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You Are What You Eat: Why Food Matters to a Career In Wellness Counselling

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The link between nutrition and mental health has only recently begun to be addressed in an academic and scientific capacity. For years, the common phrase ‘you are what you eat’ has only served as a reminder to keep health in mind when choosing the next meal, but contemporary professionals are now asking the public to keep their minds healthy by paying more attention to what they eat, and how it affects physical and mental wellbeing.

By 2030, mental health issues are expected to be the leading cause of disability in Canada. There are a variety of factors which contribute to mental illness and disease, but some can be self-regulated and maintained in order to decrease risks posed by genetics or biology, and that includes keeping a healthy and nutritious diet. Read on for more information on how new research is uncovering the important link between mental health and nutrition.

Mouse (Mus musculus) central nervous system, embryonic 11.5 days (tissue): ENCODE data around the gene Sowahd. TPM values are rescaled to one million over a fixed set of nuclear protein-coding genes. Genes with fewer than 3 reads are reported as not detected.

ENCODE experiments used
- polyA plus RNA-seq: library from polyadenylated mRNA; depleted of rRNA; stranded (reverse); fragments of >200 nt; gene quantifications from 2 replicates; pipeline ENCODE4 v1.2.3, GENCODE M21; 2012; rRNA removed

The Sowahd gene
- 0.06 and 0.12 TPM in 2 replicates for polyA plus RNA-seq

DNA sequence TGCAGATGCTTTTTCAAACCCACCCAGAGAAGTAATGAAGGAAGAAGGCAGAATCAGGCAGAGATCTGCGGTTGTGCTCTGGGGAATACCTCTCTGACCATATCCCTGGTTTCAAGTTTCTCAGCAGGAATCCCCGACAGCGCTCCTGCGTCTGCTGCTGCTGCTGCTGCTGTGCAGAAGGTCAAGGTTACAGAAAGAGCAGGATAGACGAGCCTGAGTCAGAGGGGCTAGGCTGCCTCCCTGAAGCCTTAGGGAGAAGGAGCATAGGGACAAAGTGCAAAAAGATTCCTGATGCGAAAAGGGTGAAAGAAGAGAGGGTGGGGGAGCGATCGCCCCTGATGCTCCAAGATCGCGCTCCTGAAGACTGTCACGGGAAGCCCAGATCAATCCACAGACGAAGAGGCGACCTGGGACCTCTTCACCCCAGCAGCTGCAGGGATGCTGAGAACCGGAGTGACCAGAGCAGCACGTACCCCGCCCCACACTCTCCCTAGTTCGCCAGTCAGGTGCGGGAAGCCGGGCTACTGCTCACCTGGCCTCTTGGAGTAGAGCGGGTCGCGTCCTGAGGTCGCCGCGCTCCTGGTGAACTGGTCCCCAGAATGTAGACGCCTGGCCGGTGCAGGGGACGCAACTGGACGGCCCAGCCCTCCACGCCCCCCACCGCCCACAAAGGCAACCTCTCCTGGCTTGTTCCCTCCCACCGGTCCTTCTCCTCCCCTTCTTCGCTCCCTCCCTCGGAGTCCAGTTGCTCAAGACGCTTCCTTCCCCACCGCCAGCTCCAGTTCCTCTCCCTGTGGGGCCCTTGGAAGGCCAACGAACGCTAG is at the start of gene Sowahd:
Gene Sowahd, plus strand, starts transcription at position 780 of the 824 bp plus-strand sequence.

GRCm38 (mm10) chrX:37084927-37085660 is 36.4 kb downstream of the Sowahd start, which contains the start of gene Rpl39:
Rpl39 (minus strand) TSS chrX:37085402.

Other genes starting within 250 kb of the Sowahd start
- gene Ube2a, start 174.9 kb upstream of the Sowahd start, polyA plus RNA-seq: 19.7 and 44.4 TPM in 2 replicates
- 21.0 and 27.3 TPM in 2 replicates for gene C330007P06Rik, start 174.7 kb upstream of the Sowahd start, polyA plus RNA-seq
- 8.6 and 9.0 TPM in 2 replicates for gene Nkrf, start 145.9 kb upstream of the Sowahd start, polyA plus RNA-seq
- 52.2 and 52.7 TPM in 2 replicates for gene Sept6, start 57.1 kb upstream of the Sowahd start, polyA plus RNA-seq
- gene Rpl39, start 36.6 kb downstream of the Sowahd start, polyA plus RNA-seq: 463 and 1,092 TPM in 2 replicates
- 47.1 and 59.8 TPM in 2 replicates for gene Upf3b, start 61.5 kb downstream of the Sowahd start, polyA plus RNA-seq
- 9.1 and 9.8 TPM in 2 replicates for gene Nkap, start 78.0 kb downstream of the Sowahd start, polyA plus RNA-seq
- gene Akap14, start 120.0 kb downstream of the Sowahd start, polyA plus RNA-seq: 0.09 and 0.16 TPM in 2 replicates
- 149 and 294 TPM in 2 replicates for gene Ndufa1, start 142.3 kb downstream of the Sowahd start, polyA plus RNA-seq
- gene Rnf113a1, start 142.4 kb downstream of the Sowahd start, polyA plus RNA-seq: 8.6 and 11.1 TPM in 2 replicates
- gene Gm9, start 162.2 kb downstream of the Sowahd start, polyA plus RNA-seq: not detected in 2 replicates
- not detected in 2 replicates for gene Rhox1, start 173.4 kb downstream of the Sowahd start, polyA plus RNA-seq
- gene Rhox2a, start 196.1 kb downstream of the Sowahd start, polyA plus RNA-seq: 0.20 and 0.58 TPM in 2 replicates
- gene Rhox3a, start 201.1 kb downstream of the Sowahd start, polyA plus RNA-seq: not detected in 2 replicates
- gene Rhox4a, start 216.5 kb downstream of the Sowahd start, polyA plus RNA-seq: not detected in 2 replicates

Personal Health Includes Body as well as Mind

Just as healthy foods are important to bodily wellbeing, it is also a vital contributor to mental health. Recent findings even indicate that diet may be as important to psychiatric health as it is to heart health, endocrinology, and gastroenterology (Beck, L., 2018).

The food we eat is associated with mood, behaviour, and cognitive function

The food we eat is associated with mood, behaviour, and cognitive function

Furthermore, diet can influence the biological pathways which affect the development of depression and mental health disorders. Neurotransmitters in the brain are fortified by nutrients which strengthen mental structure and function, and a nutritional imbalance may affect membrane fluidity, receptor function, and the release of hormones (Davison K.M., & Ng E., & Chandrasekera U., & Seely C., & Cairns J., & Mailhot-Hall L., & Sengmueller E., & Jaques M., & Palmer J., & Grant-Moore J., 2012). Additionally, a recent study produced a link demonstrating that children who eat less vegetables and fruit and more fast food and sugar were more likely to have ADHD symptoms (Clay, R.A., 2017). Students enrolled in wellness counselling training should thusly be aware that consuming foods with little nutritional value fails to provide the brain with the sustenance it needs to function at its fullest capacity.